KASAMA Vol. 15 No. 4 / October-November-December 2001 / Solidarity Philippines Australia Network
P.O. Box 1323
COLLINGWOOD VIC 3066
First Floor, 124 Napier Street,
FITZROY VIC 3065
Phone: (03) 9416 3401 - Fax: (03) 9417 0833
During October this year, RAQUEL IGNACIO from BUKAL, travelled to Australia as a guest of PROJECT RESPECT. KATHLEEN MALTZAHN wrote about Raquel's trip to Australia.
Dried mango, tubaos, and an idea for an organisation. Somehow, when I returned to live in Australia from the Philippines in 1996, my pasalubong 1 didn't quite fit the normal pattern. As well as the usual Baguio silver, Mindanao cloth and dried mango from the airport, I had the tiny seed of a plan.
Having worked for almost four years with women in prostitution in the Philippines, I wanted to do something similar in Australia. My plan was to join one of the few existing organisations working with women in the sex industry, but I had a pretty good idea that there was space for something more. Five years on, that something is Project Respect, an under-resourced, over-ambitious project that tries to tackle sex industry issues other groups haven't addressed.
Based in Melbourne, Project Respect focuses on violence against women in the sex industry, and that takes us both into brothels and tabletop dancing venues to work directly with the women, and into government departments, community groups and conferences to do advocacy and community education.
The organisation is still tiny - with only one (occasionally) paid employee, but the momentum for our work is definitely growing, and there is more and more interest in issues such as trafficking in women and other forms of violence against women in the industry.
One of the recent events that helped build that momentum was a visit by Raquel Ignacio, from BUKAL, the Bukluran ng Kababaihan sa Lansangan, or Association of Women in the Street, a Philippine women's NGO working with women in street prostitution in Quezon City, Metro Manila.
A few months before Raquel came to Australia, I did an interview with some of BUKAL's core group members. (see page 12 …Ed.) This was published in Filipino in Project Respect's first newsletter for women in the industry, so the Filipino women we met in brothels in Melbourne knew about BUKAL and were keen to talk with Raquel.
In her three weeks in Melbourne, Raquel spoke to a range of groups, and visited brothels, particularly ones with Filipino women. Like many women in the industry, few of the Filipino women can tell their families or friends what they do. For most of us, talking to friends about our day at work is an in-built coping device, something that makes work manageable. It never ceases to amaze me how women in the sex industry get by without this support, especially given the stress and danger of prostitution.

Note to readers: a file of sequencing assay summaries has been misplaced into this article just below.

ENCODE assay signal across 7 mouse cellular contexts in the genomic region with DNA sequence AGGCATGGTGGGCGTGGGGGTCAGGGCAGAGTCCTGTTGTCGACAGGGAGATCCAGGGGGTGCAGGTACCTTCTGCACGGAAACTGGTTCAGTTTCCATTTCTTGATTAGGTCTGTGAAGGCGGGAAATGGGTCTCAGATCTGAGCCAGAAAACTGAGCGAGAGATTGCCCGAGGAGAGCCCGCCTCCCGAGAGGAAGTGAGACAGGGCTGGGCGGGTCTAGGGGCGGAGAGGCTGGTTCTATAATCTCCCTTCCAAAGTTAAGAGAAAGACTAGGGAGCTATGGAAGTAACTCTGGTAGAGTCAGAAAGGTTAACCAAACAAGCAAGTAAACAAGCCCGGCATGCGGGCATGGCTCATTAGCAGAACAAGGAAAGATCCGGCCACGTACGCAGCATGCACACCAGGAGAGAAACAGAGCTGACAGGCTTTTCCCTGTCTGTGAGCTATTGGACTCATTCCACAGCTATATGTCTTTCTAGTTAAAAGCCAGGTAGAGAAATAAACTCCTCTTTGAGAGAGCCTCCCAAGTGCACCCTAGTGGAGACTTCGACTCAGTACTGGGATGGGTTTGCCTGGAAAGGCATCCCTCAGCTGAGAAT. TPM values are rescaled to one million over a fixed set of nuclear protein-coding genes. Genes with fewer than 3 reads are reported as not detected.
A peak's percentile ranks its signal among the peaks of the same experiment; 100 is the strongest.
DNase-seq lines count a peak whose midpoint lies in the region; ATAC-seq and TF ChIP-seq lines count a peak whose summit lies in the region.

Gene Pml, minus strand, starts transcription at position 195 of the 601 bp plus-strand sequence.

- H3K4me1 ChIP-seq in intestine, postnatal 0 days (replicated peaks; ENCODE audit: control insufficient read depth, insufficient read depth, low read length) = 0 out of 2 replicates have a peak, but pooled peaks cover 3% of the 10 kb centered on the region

Meeting Raquel gave some of the women an outlet for discussing their lives and their experiences in the Philippines and Australia. Importantly for Project Respect, it provided another way of building the women's trust in us, and already it is clear that Raquel's visit helped increase our rapport with the women. Since Raquel left, they have been talking more and more about some of the difficulties in their lives - while this is sad to listen to, it is encouraging that they feel that we can work together with them to make life easier and less violent.
Raquel's formal talks to groups were equally powerful. Many people were impressed by the strength and determination of the women at BUKAL - while Raquel clearly described the violence and discrimination that prostitution exposes women to, she talked clearly of how hard the women were working to challenge this violence. It was in stark contrast to the pathetic pictures of aid recipients that many 'development' organisations still expose us to.
I was struck by how much these images shape people's thinking. While many were overwhelmed by what Raquel described, and inspired by BUKAL's work, there was still resistance to the idea that she was presenting a model that would work in Australia. For example, at one organisation, they were very happy to describe to Raquel things they did here in Melbourne that they thought she could try in Manila. But, when it came to discussing whether BUKAL's model would work here, they very quickly dismissed the idea, saying that the conditions were very different. This not-so-subtle racism surprised me, in part because the people involved were so oblivious to it. It seems many Australians automatically understand descriptions of activism in Asia as pleas for help, rather than as challenges to our ways of doing things.
I encountered this at many stages when I was establishing Project Respect. People couldn't see how a model drawn from the Philippines could work here. As Project Respect grows and strengthens, we are proving them wrong.
Raquel's visit was important in terms of educating Australians about the global sex industry, and also for Project Respect in re-invigorating our work. We are keen to continue this exchange, and are hoping that Raquel can return to Australia to work with Project Respect for a few months. Formalising the partnership between BUKAL and Project Respect would facilitate our ability to work together to strengthen both organisations. After all, if sex tourists and traffickers are working bi-laterally, we can too.
1. A gift usually given by a traveller on arriving from a journey.
Interview with BUKAL members Liza and Gina
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